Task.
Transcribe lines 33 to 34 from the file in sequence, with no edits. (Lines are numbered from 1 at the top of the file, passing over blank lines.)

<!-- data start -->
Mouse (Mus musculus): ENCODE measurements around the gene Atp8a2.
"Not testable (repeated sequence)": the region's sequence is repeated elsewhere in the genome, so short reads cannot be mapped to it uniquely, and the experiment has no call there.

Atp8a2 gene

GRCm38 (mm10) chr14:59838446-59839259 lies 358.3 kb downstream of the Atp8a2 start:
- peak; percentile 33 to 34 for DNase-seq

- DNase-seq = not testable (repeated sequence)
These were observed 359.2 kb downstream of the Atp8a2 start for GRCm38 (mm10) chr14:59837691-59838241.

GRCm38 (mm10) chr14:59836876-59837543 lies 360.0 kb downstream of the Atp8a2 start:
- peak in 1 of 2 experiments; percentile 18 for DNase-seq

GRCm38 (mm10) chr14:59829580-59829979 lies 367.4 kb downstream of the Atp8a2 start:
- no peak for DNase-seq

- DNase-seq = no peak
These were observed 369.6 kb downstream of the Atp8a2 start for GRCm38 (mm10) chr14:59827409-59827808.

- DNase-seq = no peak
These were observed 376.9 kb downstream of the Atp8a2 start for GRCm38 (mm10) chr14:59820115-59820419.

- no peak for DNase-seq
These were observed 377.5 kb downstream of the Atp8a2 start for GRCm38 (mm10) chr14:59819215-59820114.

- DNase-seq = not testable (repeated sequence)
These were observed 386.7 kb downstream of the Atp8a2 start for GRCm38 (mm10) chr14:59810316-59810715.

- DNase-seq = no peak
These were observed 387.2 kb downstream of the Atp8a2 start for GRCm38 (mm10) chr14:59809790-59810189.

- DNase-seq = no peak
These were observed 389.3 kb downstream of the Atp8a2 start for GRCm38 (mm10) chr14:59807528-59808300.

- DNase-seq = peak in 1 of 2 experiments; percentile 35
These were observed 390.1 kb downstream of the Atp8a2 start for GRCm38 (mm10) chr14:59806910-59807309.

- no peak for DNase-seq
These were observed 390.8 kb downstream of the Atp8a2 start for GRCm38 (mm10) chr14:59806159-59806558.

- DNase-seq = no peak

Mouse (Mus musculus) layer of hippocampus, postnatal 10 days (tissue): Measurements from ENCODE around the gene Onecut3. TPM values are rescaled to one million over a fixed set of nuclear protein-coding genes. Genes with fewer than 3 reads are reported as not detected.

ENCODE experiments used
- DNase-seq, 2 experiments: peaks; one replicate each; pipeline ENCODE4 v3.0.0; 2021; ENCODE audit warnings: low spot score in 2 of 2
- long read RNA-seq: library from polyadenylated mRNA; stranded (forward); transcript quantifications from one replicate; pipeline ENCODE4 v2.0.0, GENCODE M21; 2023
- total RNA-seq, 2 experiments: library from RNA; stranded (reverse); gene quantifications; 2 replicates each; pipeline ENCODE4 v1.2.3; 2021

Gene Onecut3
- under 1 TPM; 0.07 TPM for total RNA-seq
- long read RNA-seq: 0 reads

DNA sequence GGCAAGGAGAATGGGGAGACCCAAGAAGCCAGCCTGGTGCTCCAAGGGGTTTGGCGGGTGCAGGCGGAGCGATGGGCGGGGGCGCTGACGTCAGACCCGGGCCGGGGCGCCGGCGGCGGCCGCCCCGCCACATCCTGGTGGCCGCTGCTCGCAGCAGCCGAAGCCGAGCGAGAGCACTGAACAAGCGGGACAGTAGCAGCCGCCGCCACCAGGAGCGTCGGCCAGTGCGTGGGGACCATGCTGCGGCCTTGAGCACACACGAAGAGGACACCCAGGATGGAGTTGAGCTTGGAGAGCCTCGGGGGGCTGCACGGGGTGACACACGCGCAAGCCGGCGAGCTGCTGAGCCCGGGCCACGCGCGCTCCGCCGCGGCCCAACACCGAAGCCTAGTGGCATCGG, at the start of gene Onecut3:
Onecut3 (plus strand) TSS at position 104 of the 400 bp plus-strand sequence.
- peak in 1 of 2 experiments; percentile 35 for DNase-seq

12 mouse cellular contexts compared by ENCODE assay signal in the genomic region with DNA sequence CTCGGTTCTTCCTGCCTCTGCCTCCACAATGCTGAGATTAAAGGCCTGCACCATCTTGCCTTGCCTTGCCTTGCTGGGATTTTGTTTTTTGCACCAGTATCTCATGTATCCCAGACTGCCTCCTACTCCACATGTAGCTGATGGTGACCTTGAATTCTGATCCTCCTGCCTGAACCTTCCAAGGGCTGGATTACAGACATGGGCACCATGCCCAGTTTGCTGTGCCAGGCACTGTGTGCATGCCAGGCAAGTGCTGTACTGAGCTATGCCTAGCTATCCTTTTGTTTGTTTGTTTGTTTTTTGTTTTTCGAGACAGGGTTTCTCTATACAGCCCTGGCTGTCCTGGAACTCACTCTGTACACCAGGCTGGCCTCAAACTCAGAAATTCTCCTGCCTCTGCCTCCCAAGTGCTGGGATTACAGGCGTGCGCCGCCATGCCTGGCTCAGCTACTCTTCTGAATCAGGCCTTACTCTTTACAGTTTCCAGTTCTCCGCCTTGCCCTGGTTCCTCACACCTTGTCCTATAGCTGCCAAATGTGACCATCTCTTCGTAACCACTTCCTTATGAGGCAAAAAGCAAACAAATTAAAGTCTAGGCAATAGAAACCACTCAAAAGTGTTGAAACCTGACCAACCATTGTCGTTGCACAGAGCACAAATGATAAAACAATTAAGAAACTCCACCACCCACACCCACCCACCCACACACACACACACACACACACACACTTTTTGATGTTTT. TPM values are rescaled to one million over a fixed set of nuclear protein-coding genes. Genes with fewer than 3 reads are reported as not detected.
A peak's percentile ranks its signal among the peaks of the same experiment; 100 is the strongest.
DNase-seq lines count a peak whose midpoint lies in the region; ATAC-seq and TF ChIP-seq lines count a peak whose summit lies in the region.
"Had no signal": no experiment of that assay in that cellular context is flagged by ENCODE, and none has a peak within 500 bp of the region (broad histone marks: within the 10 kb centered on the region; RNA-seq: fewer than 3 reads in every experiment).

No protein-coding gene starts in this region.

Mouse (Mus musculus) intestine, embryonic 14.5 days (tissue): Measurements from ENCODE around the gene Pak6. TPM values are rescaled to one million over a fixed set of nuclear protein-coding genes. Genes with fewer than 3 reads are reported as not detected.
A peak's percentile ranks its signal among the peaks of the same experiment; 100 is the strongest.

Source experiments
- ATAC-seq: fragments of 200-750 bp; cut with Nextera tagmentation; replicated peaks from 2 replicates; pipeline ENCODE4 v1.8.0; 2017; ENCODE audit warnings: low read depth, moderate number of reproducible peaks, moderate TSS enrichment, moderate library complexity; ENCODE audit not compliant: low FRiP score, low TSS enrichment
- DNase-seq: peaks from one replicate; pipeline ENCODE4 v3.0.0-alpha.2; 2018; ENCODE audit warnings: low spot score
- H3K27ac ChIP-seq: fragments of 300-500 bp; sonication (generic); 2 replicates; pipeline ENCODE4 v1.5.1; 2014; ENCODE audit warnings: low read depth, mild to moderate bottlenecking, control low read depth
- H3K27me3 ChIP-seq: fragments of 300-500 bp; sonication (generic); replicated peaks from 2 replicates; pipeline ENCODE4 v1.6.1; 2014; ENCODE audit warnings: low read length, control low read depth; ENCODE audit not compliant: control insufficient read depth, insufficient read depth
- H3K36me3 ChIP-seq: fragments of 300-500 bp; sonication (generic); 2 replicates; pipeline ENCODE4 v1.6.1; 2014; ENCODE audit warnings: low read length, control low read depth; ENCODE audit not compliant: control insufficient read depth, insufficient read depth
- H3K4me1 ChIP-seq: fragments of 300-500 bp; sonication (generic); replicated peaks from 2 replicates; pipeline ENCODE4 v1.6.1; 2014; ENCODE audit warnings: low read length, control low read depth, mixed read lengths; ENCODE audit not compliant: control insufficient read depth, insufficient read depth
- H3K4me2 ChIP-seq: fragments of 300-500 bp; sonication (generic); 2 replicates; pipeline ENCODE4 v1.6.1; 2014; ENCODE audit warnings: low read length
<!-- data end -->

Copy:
- total RNA-seq, 2 experiments: library from RNA; stranded (reverse); gene quantifications; 2 replicates each; pipeline ENCODE4 v1.2.3; 2021

Gene Onecut3